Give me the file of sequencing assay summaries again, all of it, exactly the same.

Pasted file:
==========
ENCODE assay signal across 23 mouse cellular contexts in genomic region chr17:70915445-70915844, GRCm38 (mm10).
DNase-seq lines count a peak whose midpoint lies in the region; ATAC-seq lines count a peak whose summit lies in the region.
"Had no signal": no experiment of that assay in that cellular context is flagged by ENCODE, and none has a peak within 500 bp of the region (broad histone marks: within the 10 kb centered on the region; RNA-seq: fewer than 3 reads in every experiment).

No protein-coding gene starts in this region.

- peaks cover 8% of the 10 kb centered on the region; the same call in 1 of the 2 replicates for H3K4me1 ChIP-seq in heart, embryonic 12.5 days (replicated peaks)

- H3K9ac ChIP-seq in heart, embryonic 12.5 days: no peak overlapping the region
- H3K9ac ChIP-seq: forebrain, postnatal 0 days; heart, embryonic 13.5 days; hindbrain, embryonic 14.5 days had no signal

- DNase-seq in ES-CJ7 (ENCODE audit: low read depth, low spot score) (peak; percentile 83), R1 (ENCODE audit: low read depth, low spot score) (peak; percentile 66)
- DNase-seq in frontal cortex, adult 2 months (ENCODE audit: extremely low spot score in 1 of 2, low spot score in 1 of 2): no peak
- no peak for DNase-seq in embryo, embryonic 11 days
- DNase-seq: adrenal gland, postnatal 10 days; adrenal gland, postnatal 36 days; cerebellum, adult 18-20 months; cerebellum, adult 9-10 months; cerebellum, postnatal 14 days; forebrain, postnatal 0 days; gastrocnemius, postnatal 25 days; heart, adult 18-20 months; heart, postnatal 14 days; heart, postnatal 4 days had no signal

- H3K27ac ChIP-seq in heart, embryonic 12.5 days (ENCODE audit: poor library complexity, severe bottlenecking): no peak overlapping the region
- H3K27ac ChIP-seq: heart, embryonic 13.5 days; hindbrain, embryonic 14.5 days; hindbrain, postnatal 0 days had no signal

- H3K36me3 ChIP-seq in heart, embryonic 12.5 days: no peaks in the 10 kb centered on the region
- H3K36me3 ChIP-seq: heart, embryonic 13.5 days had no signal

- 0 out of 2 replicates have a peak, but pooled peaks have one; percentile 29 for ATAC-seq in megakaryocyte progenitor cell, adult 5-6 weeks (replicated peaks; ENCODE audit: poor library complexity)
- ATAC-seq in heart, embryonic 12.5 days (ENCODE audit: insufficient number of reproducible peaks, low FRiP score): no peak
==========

ENCODE assay signal across 23 mouse cellular contexts in genomic region chr17:70915445-70915844, GRCm38 (mm10).
DNase-seq lines count a peak whose midpoint lies in the region; ATAC-seq lines count a peak whose summit lies in the region.
"Had no signal": no experiment of that assay in that cellular context is flagged by ENCODE, and none has a peak within 500 bp of the region (broad histone marks: within the 10 kb centered on the region; RNA-seq: fewer than 3 reads in every experiment).

No protein-coding gene starts in this region.

- peaks cover 8% of the 10 kb centered on the region; the same call in 1 of the 2 replicates for H3K4me1 ChIP-seq in heart, embryonic 12.5 days (replicated peaks)

- H3K9ac ChIP-seq in heart, embryonic 12.5 days: no peak overlapping the region
- H3K9ac ChIP-seq: forebrain, postnatal 0 days; heart, embryonic 13.5 days; hindbrain, embryonic 14.5 days had no signal

- DNase-seq in ES-CJ7 (ENCODE audit: low read depth, low spot score) (peak; percentile 83), R1 (ENCODE audit: low read depth, low spot score) (peak; percentile 66)
- DNase-seq in frontal cortex, adult 2 months (ENCODE audit: extremely low spot score in 1 of 2, low spot score in 1 of 2): no peak
- no peak for DNase-seq in embryo, embryonic 11 days
- DNase-seq: adrenal gland, postnatal 10 days; adrenal gland, postnatal 36 days; cerebellum, adult 18-20 months; cerebellum, adult 9-10 months; cerebellum, postnatal 14 days; forebrain, postnatal 0 days; gastrocnemius, postnatal 25 days; heart, adult 18-20 months; heart, postnatal 14 days; heart, postnatal 4 days had no signal

- H3K27ac ChIP-seq in heart, embryonic 12.5 days (ENCODE audit: poor library complexity, severe bottlenecking): no peak overlapping the region
- H3K27ac ChIP-seq: heart, embryonic 13.5 days; hindbrain, embryonic 14.5 days; hindbrain, postnatal 0 days had no signal

- H3K36me3 ChIP-seq in heart, embryonic 12.5 days: no peaks in the 10 kb centered on the region
- H3K36me3 ChIP-seq: heart, embryonic 13.5 days had no signal

- 0 out of 2 replicates have a peak, but pooled peaks have one; percentile 29 for ATAC-seq in megakaryocyte progenitor cell, adult 5-6 weeks (replicated peaks; ENCODE audit: poor library complexity)
- ATAC-seq in heart, embryonic 12.5 days (ENCODE audit: insufficient number of reproducible peaks, low FRiP score): no peak